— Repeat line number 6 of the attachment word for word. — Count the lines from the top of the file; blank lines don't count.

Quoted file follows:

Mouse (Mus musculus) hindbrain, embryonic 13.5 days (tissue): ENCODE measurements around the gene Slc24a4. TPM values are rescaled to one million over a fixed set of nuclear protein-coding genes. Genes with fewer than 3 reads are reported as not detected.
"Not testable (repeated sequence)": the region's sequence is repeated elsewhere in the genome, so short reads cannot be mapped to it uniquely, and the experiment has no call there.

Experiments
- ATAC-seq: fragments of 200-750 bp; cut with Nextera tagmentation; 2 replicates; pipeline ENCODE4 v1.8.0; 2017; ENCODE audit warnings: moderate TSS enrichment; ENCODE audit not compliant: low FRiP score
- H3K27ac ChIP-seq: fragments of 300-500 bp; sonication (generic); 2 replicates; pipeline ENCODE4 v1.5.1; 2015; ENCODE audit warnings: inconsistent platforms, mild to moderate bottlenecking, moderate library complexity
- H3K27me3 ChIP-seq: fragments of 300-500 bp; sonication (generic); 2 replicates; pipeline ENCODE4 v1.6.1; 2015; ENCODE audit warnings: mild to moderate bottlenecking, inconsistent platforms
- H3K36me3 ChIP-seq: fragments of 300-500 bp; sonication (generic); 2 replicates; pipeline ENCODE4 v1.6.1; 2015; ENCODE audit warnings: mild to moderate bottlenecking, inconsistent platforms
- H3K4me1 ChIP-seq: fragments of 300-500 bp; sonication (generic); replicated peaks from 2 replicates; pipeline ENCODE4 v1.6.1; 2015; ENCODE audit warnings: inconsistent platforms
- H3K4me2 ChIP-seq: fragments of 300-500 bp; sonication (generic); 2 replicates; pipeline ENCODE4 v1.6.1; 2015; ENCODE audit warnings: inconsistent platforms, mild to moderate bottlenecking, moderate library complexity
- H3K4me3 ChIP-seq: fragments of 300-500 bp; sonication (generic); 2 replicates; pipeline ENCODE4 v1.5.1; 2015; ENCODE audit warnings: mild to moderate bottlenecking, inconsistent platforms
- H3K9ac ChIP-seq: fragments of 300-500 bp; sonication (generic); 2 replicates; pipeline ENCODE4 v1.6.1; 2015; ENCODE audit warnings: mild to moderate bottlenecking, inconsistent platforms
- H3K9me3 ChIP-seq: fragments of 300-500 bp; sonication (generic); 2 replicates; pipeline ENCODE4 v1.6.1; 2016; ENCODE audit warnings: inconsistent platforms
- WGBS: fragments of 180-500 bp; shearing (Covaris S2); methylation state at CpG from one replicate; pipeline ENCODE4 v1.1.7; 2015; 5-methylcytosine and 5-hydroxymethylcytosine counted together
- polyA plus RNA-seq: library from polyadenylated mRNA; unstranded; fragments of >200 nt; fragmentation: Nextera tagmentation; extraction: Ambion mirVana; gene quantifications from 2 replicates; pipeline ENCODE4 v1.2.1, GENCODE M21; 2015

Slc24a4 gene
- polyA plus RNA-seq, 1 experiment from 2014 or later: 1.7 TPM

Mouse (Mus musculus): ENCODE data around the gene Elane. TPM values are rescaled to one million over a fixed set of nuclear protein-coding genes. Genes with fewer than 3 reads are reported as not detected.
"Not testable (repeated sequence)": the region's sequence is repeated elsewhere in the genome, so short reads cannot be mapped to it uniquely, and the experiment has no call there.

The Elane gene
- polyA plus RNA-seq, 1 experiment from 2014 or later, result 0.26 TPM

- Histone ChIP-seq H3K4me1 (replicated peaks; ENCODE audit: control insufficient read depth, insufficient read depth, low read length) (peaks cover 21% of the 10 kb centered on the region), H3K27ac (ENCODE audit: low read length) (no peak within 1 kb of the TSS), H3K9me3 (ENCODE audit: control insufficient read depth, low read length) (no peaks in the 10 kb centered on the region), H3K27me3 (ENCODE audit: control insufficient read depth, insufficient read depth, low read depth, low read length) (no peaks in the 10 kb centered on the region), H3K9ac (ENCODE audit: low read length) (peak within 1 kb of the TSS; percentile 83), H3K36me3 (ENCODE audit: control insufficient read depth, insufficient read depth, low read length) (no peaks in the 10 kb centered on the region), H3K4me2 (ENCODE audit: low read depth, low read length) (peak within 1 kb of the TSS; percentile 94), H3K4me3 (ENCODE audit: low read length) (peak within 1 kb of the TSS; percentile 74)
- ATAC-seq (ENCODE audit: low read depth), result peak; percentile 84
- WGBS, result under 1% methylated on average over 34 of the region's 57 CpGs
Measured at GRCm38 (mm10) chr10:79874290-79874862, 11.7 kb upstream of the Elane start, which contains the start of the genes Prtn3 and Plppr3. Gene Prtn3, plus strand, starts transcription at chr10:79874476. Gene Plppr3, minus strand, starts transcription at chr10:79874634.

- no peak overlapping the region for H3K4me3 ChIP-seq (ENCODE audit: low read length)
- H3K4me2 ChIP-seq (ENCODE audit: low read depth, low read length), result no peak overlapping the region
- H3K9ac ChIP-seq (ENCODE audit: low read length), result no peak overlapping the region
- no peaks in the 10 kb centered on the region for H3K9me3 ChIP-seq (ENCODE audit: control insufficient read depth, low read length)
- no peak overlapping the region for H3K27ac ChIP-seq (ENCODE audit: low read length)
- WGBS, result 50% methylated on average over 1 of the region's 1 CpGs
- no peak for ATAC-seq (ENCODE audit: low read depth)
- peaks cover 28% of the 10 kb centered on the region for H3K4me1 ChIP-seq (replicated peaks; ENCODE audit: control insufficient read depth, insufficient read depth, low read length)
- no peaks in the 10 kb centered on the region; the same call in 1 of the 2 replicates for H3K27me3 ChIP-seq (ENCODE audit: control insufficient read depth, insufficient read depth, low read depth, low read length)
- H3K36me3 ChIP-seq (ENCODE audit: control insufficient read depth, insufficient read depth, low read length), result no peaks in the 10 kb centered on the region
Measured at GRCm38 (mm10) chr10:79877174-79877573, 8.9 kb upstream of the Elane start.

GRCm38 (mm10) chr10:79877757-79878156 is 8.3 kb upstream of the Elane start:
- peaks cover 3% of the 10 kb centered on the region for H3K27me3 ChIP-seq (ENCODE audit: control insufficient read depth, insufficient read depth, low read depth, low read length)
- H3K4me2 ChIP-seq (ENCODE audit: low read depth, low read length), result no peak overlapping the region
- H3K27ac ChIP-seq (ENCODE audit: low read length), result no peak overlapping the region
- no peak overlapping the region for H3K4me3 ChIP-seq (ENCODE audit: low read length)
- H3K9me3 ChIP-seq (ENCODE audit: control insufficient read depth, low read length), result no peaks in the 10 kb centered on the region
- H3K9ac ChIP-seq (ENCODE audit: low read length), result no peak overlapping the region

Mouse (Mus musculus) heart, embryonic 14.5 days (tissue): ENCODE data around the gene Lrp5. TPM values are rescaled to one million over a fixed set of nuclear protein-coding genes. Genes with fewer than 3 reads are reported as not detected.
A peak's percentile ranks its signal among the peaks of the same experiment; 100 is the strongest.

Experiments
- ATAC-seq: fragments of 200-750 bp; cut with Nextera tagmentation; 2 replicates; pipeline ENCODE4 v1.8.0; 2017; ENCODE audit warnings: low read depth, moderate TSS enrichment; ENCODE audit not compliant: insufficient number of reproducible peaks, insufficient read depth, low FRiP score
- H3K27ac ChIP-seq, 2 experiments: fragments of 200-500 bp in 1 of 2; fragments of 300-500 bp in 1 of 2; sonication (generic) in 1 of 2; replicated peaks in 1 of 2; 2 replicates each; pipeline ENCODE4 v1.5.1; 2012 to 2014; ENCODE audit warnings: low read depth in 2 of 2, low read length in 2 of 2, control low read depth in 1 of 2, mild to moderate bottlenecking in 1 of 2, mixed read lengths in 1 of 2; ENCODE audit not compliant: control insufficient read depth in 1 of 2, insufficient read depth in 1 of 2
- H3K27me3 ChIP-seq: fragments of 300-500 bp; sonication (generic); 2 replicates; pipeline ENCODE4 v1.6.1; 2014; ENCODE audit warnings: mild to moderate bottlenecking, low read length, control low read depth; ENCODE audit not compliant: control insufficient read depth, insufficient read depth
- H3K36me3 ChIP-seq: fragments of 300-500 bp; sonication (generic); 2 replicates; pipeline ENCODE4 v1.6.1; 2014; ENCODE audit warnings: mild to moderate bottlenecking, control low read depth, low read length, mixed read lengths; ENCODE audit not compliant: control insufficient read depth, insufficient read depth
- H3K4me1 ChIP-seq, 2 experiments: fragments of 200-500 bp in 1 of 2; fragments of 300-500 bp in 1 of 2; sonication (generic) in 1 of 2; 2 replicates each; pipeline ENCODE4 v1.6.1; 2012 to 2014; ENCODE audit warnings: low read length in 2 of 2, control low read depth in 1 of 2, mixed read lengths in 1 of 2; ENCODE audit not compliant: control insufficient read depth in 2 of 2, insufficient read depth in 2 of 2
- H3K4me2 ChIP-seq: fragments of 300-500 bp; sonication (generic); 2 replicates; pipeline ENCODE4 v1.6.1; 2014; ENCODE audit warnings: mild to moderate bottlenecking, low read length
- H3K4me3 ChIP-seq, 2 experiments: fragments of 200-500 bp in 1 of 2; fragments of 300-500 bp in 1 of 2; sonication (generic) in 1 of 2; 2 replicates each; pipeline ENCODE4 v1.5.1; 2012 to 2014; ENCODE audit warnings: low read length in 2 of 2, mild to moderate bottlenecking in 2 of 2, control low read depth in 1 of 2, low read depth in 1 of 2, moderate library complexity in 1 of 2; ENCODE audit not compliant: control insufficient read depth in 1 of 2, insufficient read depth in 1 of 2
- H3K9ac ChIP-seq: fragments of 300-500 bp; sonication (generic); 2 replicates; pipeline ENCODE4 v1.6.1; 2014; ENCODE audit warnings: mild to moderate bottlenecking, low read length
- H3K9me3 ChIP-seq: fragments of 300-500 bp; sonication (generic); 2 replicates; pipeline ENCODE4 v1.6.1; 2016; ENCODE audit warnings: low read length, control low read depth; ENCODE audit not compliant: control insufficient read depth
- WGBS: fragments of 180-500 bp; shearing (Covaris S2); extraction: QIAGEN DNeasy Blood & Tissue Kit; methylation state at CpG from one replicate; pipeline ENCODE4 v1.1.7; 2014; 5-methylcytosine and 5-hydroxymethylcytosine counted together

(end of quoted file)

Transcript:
- H3K27me3 ChIP-seq: fragments of 300-500 bp; sonication (generic); 2 replicates; pipeline ENCODE4 v1.6.1; 2015; ENCODE audit warnings: mild to moderate bottlenecking, inconsistent platforms